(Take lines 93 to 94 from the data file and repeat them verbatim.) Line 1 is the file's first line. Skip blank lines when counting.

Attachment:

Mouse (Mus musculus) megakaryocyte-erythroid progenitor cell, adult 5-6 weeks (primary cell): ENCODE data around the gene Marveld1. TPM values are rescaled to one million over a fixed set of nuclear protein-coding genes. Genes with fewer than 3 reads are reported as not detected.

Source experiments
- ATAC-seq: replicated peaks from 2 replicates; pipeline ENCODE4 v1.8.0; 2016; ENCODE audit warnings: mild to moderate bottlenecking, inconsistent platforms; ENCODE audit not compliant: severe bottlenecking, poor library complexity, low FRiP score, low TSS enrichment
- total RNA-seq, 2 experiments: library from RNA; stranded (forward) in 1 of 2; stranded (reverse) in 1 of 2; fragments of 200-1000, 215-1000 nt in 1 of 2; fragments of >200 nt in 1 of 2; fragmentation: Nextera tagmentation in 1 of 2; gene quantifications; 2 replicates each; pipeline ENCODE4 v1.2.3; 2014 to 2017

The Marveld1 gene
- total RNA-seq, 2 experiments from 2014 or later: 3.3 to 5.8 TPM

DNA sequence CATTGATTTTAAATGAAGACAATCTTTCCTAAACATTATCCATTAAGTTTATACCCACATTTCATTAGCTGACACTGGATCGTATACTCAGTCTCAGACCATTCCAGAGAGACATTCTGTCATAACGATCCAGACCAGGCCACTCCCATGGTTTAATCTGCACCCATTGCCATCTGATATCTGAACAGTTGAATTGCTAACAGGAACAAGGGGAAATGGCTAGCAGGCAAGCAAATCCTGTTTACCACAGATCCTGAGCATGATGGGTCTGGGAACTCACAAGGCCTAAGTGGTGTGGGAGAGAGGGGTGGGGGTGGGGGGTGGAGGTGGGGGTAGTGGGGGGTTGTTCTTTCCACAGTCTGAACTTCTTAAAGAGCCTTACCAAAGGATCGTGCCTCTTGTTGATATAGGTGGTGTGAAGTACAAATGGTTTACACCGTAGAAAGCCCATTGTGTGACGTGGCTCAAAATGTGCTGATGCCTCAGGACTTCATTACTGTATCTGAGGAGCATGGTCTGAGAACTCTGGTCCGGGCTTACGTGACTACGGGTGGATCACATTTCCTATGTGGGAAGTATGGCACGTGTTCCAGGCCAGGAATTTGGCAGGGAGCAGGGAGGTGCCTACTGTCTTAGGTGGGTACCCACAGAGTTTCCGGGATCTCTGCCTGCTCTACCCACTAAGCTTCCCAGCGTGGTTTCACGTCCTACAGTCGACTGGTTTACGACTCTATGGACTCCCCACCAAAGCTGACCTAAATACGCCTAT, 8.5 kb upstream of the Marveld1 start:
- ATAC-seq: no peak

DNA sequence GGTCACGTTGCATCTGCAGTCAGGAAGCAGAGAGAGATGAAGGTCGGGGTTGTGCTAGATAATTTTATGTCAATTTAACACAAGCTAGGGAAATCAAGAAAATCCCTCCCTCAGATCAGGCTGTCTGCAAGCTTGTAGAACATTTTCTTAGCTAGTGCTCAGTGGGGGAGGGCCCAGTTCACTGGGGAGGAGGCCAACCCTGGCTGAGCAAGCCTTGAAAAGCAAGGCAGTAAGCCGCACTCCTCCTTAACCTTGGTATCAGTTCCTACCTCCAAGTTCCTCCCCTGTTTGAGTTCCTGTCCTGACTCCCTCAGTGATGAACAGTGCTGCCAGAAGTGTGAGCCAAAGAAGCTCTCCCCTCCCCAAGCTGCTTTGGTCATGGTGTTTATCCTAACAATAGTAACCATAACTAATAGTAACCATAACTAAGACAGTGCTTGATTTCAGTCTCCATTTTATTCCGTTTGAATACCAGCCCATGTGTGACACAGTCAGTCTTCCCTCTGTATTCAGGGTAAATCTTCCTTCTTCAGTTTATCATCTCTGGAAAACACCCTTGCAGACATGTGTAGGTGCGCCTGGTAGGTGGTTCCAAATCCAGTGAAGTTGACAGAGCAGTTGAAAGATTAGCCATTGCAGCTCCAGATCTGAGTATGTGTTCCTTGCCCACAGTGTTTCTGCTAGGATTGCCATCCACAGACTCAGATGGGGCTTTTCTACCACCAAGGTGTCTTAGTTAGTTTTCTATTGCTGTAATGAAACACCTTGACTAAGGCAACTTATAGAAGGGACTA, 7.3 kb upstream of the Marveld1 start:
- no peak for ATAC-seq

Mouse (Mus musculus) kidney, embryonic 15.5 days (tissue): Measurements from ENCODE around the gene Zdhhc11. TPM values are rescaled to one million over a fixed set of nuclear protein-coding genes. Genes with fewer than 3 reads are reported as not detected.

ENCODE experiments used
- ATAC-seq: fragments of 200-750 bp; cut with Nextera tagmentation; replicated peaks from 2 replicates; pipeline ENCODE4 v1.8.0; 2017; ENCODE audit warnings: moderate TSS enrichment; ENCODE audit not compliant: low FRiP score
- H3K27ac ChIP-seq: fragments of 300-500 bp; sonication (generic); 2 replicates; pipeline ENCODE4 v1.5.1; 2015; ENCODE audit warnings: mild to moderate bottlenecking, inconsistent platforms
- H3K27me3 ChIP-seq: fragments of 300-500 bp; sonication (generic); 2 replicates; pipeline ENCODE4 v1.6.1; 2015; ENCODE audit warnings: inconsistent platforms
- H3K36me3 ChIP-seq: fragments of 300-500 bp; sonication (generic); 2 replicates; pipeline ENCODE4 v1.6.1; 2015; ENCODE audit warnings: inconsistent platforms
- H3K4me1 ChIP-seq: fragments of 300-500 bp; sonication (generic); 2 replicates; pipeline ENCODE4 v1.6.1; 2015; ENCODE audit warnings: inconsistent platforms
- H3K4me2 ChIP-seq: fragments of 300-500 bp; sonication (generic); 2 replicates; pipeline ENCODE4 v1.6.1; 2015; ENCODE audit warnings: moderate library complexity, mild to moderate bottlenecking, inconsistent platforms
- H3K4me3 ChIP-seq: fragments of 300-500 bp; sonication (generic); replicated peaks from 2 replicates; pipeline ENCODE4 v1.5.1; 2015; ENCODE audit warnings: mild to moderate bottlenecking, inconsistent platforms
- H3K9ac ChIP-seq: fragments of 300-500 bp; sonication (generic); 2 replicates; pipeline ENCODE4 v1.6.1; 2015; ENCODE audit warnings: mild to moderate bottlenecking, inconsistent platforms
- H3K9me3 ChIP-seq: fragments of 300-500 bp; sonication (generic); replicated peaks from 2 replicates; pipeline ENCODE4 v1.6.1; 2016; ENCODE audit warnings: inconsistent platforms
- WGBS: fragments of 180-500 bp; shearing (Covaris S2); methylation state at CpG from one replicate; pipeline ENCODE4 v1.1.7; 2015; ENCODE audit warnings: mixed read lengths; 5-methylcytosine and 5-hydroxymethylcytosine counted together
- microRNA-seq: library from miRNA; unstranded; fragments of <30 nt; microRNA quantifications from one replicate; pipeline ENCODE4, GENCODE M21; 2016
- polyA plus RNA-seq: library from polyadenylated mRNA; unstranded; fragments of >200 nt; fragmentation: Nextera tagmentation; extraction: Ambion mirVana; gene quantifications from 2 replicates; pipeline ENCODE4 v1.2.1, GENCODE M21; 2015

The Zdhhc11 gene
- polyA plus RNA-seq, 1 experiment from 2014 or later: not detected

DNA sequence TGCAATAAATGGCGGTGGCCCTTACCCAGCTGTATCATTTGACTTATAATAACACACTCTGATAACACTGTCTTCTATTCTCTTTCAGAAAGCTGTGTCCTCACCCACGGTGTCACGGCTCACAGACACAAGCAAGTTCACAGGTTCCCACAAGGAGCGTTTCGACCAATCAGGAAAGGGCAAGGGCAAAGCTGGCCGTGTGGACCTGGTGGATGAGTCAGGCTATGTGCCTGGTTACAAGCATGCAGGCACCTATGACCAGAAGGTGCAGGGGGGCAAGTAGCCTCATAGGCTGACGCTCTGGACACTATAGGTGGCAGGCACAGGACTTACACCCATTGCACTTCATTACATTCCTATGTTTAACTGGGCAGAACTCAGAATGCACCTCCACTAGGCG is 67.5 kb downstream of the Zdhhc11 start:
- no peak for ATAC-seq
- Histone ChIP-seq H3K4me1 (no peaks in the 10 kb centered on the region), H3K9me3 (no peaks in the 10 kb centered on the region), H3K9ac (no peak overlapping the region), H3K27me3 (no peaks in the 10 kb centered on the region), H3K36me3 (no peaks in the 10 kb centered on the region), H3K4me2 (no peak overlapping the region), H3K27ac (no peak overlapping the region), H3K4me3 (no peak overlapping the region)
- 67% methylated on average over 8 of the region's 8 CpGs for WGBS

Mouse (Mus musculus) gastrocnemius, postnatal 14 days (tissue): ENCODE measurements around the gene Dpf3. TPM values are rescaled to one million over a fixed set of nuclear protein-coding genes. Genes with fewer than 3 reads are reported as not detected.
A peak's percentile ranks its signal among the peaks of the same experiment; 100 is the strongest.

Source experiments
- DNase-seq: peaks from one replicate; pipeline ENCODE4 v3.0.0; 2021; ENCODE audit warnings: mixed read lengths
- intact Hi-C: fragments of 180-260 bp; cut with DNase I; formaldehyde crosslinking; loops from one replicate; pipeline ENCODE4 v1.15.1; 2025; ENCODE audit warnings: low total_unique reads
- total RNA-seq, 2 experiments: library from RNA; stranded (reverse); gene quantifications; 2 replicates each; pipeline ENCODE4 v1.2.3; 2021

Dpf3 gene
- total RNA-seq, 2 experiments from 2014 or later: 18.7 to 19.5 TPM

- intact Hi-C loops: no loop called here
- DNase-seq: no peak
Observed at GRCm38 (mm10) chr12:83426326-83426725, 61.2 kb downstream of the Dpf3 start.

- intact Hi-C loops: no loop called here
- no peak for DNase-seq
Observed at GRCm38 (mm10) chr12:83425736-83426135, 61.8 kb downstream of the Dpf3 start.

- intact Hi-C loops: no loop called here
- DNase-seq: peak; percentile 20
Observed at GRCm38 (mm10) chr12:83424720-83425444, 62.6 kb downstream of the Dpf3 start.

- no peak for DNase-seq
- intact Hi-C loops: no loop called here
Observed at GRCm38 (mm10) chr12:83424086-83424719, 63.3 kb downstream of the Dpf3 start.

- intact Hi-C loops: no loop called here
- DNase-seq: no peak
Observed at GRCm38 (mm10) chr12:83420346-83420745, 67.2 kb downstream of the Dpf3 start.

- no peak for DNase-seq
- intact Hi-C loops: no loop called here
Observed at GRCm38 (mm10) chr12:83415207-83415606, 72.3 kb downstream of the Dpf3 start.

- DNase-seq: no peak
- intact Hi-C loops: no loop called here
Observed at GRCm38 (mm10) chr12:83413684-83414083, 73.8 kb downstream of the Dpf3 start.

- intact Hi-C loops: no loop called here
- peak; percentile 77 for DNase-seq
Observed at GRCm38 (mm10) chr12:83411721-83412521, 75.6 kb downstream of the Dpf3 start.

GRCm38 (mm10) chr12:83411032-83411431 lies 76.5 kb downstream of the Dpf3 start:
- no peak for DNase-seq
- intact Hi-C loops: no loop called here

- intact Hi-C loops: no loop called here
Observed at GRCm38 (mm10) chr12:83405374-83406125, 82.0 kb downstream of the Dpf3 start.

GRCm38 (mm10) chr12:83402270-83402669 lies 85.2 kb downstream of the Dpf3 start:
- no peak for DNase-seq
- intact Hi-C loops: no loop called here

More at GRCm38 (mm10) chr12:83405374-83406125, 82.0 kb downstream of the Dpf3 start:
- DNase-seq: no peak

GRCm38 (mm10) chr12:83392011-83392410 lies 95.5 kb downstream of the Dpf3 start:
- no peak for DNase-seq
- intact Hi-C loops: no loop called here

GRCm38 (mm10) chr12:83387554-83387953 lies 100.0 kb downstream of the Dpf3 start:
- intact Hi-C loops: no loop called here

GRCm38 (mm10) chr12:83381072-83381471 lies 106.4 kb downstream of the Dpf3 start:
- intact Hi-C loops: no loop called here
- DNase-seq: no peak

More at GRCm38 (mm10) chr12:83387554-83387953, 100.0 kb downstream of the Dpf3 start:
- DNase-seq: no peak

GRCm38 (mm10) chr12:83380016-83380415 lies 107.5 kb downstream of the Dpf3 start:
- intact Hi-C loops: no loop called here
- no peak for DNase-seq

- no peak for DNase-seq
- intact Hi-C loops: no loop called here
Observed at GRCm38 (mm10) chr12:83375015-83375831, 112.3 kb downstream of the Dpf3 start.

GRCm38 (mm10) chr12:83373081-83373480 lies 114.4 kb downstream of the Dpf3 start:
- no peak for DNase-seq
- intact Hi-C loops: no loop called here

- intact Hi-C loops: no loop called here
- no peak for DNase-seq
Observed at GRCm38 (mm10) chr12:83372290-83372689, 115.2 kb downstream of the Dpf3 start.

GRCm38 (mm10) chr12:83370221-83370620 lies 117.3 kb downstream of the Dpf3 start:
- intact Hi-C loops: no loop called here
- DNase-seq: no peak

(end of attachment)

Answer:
- no peak for DNase-seq
Observed at GRCm38 (mm10) chr12:83372290-83372689, 115.2 kb downstream of the Dpf3 start.